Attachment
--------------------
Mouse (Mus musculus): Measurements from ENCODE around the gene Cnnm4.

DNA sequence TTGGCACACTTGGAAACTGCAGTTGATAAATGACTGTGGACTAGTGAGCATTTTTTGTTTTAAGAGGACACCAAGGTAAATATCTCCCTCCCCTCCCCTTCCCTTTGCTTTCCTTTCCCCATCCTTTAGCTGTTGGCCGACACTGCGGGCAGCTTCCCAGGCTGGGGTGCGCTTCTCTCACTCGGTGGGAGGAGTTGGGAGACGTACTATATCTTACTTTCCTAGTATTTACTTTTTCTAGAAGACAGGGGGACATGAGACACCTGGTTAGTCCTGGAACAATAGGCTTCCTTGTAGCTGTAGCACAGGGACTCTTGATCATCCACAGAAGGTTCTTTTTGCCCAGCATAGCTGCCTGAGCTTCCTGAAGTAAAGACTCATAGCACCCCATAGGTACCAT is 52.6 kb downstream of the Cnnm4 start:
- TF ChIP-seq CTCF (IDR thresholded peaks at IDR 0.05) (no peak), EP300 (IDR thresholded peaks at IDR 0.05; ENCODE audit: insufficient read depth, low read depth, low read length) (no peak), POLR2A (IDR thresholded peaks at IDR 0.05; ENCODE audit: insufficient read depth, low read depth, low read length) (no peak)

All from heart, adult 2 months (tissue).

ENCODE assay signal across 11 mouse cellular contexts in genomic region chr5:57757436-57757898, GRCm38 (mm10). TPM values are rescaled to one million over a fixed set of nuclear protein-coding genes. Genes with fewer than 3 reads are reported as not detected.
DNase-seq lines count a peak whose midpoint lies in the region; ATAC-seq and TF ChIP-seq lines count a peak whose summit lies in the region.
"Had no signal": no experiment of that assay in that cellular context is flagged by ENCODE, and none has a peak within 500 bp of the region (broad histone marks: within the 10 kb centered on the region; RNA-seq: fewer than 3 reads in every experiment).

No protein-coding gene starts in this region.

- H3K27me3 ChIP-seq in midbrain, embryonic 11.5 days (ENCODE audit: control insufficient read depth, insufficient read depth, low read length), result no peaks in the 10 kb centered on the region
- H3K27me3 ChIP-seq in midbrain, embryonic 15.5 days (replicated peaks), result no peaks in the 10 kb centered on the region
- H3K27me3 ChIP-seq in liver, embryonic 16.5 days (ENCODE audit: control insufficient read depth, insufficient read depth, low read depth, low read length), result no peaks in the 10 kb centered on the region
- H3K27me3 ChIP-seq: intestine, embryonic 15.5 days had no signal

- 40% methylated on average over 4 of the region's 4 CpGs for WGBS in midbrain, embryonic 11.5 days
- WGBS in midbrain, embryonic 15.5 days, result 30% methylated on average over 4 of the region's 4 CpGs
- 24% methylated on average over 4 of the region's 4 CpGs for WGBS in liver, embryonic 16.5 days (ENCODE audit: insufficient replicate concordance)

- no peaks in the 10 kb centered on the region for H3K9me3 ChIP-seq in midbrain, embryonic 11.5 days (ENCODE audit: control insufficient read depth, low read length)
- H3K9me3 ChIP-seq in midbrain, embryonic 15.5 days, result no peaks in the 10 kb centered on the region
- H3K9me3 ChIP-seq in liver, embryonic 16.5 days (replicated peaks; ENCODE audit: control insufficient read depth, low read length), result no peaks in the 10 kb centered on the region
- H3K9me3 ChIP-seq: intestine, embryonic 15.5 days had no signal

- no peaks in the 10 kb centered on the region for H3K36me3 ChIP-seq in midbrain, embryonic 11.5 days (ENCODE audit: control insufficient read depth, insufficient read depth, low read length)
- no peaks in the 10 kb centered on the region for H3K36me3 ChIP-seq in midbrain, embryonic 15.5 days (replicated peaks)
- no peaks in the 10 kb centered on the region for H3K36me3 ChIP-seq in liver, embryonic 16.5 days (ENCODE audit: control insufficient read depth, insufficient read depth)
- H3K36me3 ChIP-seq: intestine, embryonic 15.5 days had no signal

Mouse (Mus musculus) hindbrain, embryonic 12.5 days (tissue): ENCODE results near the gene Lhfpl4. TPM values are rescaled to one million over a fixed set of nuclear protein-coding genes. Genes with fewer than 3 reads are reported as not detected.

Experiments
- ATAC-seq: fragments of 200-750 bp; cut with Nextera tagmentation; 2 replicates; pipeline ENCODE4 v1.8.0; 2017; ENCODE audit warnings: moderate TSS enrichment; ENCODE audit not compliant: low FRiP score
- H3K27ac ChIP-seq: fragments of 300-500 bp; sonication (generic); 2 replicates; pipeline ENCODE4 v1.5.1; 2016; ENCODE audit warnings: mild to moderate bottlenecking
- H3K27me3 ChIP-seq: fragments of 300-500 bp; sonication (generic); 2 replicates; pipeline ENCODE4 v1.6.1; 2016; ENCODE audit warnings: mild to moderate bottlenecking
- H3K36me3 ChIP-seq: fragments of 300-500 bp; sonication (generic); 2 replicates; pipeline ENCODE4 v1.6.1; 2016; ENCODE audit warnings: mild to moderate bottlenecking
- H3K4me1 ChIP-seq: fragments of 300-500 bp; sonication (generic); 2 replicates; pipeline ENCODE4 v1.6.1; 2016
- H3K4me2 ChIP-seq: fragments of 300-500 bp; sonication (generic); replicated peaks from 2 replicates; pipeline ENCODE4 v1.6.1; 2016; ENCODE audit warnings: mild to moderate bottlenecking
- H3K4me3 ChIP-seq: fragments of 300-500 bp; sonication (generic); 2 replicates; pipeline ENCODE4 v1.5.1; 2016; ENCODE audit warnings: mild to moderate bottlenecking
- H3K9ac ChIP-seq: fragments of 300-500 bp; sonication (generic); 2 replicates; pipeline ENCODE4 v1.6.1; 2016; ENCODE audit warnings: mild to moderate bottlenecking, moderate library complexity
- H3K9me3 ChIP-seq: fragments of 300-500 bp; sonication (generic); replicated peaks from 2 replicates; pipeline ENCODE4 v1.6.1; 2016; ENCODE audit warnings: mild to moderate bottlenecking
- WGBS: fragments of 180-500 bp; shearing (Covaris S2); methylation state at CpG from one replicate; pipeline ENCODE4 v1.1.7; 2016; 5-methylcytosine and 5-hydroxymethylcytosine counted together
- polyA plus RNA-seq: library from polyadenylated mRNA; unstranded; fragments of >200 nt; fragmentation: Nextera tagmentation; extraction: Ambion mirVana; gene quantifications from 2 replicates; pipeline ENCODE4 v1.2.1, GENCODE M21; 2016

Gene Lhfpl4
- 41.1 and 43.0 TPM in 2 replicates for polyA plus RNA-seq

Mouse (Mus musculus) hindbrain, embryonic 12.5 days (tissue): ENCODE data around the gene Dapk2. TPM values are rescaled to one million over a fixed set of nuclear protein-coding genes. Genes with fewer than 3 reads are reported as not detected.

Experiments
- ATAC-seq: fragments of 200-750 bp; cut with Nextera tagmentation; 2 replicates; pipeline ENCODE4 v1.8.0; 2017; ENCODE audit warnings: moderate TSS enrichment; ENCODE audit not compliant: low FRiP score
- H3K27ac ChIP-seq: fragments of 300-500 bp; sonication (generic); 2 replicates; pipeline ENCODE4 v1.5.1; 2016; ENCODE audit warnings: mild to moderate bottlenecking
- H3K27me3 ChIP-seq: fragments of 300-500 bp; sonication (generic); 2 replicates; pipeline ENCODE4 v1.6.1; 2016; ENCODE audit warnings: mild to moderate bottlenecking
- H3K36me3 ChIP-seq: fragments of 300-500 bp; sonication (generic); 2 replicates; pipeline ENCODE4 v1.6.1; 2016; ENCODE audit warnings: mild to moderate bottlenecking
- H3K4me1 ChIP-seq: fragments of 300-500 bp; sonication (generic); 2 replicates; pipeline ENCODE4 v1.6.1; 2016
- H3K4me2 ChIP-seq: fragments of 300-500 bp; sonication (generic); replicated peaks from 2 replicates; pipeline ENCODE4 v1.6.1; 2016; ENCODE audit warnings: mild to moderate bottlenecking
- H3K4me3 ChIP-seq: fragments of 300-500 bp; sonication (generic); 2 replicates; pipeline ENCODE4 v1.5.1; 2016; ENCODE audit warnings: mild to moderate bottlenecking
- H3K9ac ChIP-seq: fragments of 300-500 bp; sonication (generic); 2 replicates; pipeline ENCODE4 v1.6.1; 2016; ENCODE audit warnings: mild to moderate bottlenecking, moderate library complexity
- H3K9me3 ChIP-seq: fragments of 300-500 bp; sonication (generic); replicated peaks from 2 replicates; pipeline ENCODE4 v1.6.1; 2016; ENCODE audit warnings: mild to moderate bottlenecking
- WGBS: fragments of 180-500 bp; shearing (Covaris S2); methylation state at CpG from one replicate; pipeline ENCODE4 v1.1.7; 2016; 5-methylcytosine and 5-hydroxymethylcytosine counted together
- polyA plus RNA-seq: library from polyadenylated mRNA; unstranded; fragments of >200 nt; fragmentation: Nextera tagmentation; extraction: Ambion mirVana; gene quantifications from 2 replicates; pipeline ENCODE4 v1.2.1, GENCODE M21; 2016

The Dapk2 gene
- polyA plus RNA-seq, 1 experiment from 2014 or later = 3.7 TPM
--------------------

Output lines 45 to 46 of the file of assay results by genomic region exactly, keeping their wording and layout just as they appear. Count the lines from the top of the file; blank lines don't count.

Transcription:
- H3K4me1 ChIP-seq: fragments of 300-500 bp; sonication (generic); 2 replicates; pipeline ENCODE4 v1.6.1; 2016
- H3K4me2 ChIP-seq: fragments of 300-500 bp; sonication (generic); replicated peaks from 2 replicates; pipeline ENCODE4 v1.6.1; 2016; ENCODE audit warnings: mild to moderate bottlenecking